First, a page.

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Daylight Saving Time 2011: When is it and Why we need it?

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Daylight Saving Time (DST), also summer time in several countries, is the practice of temporarily advancing clocks during the summertime so that afternoons have more daylight and mornings have less.

Typically clocks are adjusted forward one hour near the start of spring and are adjusted backward in autumn.

In 2011, Daylight Saving Time comes to an end in U.S. on the morning of Sunday, November 6, when you move the clocks back one hour.

In 2007, U.S. introduced the extended DST, after the Energy Policy Act of 2005 came into effect and the clocks were set back one hour on the first Sunday of November instead of the last Sunday of October.

The start of DST was also changed from the first Sunday of April to the second Sunday of March.

There’s been a number of conflicting reports about how much energy is saved from Daylight Saving Time.

In the 70’s, studies showed US saved 1% of energy nationally, which was a big motivation for adopting DST. On the other hand, states like California argue the energy savings are negligible, while another report published in 2008 by the U.S. Department of Energy concluded 4 weeks extra of daylight savings time could conserve 1.3 trillion watt-hours per day, enough to power 100,000 homes for a year, reports Scientific American.

Benjamin Franklin first came up with the idea in 1784, but DST wasn’t used until World War I to conserve energy.

In 2011, Daylight Saving Time comes to an end in US on the morning of Sunday, November 6, when you move the clocks back one hour

In 2011, Daylight Saving Time comes to an end in US on the morning of Sunday, November 6, when you move the clocks back one hour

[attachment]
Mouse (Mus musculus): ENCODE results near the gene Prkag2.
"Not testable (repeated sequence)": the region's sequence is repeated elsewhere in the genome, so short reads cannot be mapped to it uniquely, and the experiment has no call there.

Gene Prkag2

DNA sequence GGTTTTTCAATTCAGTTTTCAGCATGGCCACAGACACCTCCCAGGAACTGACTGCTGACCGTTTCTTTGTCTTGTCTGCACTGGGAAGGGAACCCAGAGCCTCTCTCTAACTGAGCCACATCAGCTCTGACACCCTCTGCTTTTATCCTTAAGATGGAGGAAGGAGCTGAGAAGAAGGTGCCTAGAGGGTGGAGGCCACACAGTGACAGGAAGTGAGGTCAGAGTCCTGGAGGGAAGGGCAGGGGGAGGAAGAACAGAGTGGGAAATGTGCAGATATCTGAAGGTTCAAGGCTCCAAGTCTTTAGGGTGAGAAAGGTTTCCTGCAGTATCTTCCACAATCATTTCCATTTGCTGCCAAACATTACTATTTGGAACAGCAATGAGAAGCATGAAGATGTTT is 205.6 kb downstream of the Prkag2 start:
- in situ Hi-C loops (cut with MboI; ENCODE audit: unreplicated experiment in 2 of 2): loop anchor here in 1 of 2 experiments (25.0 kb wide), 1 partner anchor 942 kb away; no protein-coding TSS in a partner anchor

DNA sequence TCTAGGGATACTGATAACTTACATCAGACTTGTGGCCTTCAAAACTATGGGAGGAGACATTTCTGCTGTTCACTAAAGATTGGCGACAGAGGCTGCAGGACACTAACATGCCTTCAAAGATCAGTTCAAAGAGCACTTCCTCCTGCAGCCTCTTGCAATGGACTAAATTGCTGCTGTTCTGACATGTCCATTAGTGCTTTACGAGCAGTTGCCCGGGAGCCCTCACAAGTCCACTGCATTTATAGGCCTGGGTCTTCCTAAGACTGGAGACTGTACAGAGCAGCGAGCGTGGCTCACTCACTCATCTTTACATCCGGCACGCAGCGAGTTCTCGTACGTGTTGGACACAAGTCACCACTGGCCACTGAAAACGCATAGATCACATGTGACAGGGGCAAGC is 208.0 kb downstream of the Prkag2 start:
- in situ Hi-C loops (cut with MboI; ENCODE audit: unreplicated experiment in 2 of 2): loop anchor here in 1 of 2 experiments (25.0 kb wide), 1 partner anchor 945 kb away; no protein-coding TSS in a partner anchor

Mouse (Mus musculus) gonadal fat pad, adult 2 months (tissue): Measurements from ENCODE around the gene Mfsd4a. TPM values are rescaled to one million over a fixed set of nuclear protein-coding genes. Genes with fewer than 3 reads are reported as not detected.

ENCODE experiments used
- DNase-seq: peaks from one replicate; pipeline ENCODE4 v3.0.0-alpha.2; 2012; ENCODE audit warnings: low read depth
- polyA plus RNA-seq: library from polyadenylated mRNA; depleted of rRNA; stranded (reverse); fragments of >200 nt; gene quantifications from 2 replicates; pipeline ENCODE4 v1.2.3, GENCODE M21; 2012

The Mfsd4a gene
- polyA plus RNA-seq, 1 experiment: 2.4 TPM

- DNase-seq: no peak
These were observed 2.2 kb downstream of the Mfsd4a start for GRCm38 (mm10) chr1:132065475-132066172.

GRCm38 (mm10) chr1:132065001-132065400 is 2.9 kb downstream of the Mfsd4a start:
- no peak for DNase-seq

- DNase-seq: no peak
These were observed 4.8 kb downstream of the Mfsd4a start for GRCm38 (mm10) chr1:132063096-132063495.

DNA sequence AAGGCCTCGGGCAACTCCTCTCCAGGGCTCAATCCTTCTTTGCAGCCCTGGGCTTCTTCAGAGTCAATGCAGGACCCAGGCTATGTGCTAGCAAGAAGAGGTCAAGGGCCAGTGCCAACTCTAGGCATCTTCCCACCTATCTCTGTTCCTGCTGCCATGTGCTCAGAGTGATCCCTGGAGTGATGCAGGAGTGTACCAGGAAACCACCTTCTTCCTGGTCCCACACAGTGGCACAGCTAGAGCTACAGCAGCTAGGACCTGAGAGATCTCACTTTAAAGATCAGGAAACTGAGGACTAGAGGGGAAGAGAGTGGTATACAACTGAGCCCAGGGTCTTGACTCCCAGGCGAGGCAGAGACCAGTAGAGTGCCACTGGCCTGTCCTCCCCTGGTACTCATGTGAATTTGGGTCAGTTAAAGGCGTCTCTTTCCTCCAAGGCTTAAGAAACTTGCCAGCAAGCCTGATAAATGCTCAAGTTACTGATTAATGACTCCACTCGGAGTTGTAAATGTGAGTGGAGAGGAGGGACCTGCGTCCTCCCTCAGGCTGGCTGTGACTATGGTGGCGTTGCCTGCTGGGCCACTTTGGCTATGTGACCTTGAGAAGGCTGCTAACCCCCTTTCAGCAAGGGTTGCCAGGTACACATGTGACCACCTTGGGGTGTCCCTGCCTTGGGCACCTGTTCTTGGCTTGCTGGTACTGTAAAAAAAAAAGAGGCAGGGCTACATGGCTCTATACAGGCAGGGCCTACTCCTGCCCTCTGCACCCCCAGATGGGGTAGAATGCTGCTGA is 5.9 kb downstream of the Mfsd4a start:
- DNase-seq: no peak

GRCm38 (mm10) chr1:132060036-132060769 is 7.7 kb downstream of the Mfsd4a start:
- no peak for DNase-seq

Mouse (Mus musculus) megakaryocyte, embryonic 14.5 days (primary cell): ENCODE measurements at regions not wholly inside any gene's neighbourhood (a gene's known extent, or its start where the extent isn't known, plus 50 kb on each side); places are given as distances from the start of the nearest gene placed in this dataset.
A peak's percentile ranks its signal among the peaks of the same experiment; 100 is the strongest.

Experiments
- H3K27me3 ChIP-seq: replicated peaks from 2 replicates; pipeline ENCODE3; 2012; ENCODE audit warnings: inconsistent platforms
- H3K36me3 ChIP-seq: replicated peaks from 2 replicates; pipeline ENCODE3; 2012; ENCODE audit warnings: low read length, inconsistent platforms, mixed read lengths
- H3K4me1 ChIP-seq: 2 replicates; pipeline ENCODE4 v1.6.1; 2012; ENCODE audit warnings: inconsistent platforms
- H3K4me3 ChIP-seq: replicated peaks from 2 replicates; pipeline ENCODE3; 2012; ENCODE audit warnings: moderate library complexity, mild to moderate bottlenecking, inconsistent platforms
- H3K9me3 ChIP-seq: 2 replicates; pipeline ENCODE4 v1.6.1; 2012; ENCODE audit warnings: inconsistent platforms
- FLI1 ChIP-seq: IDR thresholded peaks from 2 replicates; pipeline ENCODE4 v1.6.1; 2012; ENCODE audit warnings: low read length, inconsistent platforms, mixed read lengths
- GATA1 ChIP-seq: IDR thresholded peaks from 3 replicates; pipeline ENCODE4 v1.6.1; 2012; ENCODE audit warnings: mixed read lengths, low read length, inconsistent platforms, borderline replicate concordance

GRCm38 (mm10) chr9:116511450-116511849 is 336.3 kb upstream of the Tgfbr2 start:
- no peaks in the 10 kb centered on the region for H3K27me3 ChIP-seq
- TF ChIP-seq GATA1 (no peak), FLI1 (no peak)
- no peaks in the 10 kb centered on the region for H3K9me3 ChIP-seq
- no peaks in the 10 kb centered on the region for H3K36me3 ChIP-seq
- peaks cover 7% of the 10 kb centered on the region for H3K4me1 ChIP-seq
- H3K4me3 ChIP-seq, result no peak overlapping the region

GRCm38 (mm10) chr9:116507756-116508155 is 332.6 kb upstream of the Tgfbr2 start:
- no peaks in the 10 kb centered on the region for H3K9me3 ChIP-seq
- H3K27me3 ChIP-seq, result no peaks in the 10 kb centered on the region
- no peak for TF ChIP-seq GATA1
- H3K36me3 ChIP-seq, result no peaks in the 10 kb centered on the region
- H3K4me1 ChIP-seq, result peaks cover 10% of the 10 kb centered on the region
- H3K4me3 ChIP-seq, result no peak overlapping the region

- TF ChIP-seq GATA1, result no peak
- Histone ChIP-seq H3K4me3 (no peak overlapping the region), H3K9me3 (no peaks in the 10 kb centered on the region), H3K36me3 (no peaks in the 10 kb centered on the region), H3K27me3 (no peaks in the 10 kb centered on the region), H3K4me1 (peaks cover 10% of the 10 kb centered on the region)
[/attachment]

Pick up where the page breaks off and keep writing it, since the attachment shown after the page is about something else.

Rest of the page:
The U.S. observed year-round DST during World War II and implemented it during the energy crisis in the 1970’s, notes the Scientific American.

Modern DST was first proposed by the New Zealand entomologist George Vernon Hudson in 1895, whose shift-work job gave him leisure time to collect insects, and led him to value after-hours daylight. George Vernon Hudson presented a paper to the Wellington Philosophical Society proposing a two-hour daylight-saving shift, and after considerable interest was expressed in Christchurch, New Zealand he followed up in an 1898 paper.

Not everyone across the U.S. observes Daylight Saving Time, including Hawaii, most of Arizona, Puerto Rico, the Virgin Islands, American Samoa, Guam and the Northern Marianas.

DST is generally not observed near the equator, where sunrise times do not vary enough to justify it. Some countries observe it only in some regions; for example, southern Brazil observes it while equatorial Brazil does not. Only a minority of the world’s population uses DST because Asia and Africa generally do not observe it.

A post by Chris Kline on ABC15.com discusses why most of Arizona doesn’t observe the time change: “According to an Arizona Republic editorial from 1969, the reason was the state’s extreme heat. If Arizona were to observe Daylight Saving Time, the sun would stay out until 9 p.m. in the summer (instead of 8 p.m., like it does currently).”